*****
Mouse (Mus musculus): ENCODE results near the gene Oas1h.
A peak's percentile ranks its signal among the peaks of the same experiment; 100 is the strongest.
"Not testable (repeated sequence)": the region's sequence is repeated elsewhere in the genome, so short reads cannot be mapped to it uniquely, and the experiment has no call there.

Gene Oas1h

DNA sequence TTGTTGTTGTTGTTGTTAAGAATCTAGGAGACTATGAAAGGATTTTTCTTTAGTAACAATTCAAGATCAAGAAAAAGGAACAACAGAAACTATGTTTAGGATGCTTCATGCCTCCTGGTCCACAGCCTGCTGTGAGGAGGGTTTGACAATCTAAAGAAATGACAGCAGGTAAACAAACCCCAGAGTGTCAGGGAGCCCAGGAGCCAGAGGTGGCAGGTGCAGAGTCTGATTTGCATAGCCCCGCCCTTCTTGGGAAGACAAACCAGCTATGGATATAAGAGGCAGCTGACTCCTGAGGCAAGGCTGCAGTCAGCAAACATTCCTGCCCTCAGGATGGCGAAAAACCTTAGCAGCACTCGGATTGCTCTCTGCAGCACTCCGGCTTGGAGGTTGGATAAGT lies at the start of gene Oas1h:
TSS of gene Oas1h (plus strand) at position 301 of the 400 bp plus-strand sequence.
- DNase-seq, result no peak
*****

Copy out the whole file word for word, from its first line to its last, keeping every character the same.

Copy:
Mouse (Mus musculus): ENCODE results near the gene Oas1h.
A peak's percentile ranks its signal among the peaks of the same experiment; 100 is the strongest.
"Not testable (repeated sequence)": the region's sequence is repeated elsewhere in the genome, so short reads cannot be mapped to it uniquely, and the experiment has no call there.

Gene Oas1h

DNA sequence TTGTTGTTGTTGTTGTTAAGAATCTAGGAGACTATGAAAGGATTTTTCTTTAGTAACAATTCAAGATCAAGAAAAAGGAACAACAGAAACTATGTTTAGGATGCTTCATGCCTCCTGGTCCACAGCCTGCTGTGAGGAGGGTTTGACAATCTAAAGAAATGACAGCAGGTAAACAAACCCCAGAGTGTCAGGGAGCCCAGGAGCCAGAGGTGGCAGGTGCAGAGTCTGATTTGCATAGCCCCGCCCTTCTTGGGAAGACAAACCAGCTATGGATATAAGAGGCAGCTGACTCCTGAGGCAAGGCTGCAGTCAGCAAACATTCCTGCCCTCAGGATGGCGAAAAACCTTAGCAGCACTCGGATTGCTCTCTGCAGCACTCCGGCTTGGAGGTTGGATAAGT lies at the start of gene Oas1h:
TSS of gene Oas1h (plus strand) at position 301 of the 400 bp plus-strand sequence.
- DNase-seq, result no peak